Personal Protective Equipment Plan For SUNY ESF
Purpose: To assess physical, chemical, and light radiation hazards in our work environment and to select and provide appropriate personal protective equipment (PPE) to help prevent injury from these hazards in accordance with OSHA 1910.132.
Notes: Protective equipment alone shall not be relied upon to provide protection against hazards, but will be used in conjunction with guards, engineering controls, and sound safety practices. This plan is not intended to conflict with, but is to address safety concerns not covered by our Respiratory Protection, Lead in Construction, Bloodborne Pathogens, Logging Safety, Confined Space Entry and Laboratory Safety Plans. Questions with regard to specific hazards, levels of risk, and type of PPE should be referred to your supervisor, EH&S, and MSDS’ when appropriate.
HAZARD ASSESSMENTS and REQUIRED PROTECTION
Type of Hazard: Head
Sources: Electrical, Impact, Heat, Chemical
Required Protection: Where falling object hazards are present, protective helmets complying with ANSI Z89.1-1986 are required. Class A helmets will be used to provide electrical protection up to 2200 volts, Class B up to 20,000 volts. Heat, cold and chemical hazards may require other forms of protection----see supervisor or EH&S.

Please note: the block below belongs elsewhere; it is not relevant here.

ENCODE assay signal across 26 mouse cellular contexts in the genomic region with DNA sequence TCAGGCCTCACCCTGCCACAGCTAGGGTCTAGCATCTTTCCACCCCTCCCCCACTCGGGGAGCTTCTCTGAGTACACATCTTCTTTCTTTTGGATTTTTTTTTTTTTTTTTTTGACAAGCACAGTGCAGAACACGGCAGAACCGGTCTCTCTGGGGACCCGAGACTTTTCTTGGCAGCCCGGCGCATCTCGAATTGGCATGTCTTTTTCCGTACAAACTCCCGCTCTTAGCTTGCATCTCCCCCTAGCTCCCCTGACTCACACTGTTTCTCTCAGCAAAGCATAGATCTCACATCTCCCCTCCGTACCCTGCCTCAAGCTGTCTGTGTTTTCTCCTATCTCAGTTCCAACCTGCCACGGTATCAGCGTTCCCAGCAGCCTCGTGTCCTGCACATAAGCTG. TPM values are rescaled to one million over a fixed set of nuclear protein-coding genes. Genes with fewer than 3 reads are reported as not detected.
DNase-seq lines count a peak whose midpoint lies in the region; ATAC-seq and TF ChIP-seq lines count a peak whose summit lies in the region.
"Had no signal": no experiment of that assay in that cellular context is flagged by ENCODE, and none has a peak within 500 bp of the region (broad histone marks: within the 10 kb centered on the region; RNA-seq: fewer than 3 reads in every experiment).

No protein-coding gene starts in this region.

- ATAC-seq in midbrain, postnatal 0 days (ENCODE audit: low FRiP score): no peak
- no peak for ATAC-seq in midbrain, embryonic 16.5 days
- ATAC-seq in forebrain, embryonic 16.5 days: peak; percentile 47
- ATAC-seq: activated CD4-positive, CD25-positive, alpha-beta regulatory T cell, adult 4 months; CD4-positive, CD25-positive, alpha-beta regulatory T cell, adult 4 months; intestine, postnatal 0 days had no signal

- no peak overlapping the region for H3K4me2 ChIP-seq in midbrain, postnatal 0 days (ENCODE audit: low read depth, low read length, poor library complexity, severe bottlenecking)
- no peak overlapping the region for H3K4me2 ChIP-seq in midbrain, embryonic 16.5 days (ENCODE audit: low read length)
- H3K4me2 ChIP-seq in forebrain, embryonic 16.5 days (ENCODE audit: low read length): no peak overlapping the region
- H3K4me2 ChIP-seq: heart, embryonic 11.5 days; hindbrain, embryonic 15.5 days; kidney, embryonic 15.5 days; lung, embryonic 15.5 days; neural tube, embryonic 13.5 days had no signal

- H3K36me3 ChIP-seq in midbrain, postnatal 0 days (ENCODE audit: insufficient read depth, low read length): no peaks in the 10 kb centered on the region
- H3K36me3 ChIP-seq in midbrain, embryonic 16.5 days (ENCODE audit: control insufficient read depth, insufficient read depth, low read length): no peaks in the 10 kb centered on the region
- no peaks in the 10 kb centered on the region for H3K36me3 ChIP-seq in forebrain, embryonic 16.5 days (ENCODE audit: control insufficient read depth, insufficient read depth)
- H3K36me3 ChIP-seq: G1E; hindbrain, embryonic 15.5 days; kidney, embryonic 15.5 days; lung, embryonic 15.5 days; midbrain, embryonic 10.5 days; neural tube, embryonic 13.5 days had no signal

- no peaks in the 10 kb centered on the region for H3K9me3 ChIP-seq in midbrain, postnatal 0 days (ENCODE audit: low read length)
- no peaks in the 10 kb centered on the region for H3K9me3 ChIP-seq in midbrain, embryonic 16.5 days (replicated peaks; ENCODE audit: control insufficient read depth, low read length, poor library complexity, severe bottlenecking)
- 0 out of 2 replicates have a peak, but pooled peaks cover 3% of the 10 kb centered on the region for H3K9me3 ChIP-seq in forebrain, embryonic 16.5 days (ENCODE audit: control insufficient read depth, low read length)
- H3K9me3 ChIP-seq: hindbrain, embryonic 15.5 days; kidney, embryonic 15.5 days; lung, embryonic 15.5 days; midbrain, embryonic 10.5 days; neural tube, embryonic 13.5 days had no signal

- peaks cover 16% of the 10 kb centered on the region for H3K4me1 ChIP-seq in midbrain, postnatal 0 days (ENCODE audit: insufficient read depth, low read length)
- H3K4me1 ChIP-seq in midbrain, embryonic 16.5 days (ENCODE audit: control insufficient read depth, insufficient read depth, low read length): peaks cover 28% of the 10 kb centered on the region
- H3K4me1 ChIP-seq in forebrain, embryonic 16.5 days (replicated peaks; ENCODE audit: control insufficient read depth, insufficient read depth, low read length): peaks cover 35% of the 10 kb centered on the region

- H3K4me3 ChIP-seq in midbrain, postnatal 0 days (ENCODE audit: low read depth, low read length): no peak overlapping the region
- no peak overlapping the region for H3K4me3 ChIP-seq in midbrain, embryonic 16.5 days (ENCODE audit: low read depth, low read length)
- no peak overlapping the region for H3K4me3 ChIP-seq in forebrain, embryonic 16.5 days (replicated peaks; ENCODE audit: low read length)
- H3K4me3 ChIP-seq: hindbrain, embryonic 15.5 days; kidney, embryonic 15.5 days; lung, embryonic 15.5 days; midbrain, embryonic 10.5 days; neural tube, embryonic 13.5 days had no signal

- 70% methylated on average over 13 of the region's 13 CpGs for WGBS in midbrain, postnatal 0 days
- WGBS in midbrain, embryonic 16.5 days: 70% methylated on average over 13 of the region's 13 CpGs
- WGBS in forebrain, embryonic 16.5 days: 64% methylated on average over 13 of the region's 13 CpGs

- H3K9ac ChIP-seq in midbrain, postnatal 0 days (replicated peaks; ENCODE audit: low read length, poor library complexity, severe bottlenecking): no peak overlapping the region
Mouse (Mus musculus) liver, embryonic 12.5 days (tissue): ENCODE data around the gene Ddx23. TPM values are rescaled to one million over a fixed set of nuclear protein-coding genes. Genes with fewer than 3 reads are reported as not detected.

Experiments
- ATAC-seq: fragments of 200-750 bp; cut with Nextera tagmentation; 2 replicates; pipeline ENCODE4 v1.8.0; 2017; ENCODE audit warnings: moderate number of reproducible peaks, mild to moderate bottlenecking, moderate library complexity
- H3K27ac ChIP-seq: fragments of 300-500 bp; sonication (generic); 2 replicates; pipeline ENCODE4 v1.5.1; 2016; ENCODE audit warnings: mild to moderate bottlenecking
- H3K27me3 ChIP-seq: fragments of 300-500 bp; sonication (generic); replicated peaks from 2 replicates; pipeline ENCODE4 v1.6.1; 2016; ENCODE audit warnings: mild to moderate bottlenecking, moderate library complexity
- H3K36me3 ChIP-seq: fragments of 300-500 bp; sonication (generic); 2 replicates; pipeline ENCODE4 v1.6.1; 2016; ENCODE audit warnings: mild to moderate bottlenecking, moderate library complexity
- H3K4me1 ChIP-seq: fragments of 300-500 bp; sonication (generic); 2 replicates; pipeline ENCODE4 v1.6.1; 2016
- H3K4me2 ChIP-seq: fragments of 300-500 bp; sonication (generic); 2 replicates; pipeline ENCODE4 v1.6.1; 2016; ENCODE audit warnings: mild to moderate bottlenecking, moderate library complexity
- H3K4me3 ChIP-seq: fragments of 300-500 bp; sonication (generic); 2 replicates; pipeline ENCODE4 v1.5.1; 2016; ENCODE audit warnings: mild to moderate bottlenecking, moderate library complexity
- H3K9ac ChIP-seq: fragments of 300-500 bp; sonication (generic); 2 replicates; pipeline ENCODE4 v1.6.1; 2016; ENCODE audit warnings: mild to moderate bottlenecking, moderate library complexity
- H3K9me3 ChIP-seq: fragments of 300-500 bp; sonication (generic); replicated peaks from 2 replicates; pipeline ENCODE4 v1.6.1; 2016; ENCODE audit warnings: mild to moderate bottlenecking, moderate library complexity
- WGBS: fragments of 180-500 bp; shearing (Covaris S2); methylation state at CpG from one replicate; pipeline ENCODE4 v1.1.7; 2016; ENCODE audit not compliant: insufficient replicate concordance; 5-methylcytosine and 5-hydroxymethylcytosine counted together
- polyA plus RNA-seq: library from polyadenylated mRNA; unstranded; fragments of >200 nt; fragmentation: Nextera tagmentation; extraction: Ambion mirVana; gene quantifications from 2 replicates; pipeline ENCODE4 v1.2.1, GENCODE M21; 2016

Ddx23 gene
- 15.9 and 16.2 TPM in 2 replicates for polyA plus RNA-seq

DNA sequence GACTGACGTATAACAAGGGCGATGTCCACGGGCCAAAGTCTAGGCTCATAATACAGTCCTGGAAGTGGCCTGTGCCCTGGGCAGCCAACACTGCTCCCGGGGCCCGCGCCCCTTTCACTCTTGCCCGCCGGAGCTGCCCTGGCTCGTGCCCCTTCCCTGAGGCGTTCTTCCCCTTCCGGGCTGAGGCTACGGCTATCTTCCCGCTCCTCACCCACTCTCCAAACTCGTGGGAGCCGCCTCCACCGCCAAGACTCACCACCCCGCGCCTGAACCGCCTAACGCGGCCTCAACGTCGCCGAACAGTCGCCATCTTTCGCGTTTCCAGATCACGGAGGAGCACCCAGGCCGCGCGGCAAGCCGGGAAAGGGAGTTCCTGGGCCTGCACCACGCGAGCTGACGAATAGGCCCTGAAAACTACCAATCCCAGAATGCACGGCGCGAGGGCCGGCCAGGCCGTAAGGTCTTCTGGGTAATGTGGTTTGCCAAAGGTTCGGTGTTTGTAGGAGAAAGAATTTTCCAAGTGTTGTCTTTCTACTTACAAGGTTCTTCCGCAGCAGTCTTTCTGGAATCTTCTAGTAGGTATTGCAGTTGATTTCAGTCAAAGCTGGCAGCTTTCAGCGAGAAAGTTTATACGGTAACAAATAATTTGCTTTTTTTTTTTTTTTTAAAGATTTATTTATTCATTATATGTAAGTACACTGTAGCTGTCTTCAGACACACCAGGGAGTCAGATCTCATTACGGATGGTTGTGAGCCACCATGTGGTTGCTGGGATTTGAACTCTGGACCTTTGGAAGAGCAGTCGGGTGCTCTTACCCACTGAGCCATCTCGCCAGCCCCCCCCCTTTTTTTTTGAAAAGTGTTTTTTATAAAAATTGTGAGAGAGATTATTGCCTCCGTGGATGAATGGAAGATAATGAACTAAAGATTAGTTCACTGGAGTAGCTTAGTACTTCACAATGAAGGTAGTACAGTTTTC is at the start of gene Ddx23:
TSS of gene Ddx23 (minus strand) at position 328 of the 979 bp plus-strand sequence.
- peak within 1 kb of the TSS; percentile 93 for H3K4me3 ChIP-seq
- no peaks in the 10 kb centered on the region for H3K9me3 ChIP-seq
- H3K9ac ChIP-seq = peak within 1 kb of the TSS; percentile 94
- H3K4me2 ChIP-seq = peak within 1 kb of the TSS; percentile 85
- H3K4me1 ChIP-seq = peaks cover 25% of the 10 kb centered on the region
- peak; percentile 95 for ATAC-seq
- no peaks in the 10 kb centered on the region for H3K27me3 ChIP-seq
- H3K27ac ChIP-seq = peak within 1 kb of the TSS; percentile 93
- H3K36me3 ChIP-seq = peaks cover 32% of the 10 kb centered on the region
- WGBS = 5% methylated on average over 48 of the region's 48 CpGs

No stickers or other material that could cover a defect in the helmet is permitted.
Type of Hazard: Eye/Face
Sources: Chemicals, Dusts, Heat, Impact, Light Radiation
Required Protection: Eye protection shall be appropriate for the hazards present and shall meet the requirements of ANSI Z87.1-1989 as indicated by a stamp on the lens and frame. Eye protection must have side shields if there is a risk from flying objects. Affected employees who wear prescription lenses shall wear eye protection that incorporates the prescription in its design, or shall wear eye protection that fits over the prescription lenses.
The following chart taken from 29 CFR 1910 Subpart I Appendix-B provides general guidance for the proper selection of eye and face protection to protect against hazards associated with the listed hazard "source" operations.
Eye and Face Protection Selection Chart
Source Assessment of Hazard Protection
IMPACT- Chipping, Flying fragments, Spectacles with side
grinding machining, objects, large protection,
masonry work, chips, particles goggles, face
woodworking, sawing, sand, dirt, etc. .. shields. See
drilling, chiseling, notes (1), (3),
powered fastening, (5), (6), (10).
riveting, and For severe
sanding. exposure, use
HEAT-Furnace operations, Hot sparks .......... Faceshields,
pouring, casting, hot goggles, spectacles
dipping, and welding. with side
See notes (1),
Splash from molten Faceshields worn
metals........... over goggles. See
notes (1), (2),
High temperature Screen face shields,
exposure......... reflective face
shields. See notes
(1), (2), (3).
CHEMICALS-Acid and Splash ............ Goggles, eyecup and
chemicals handling, cover types. For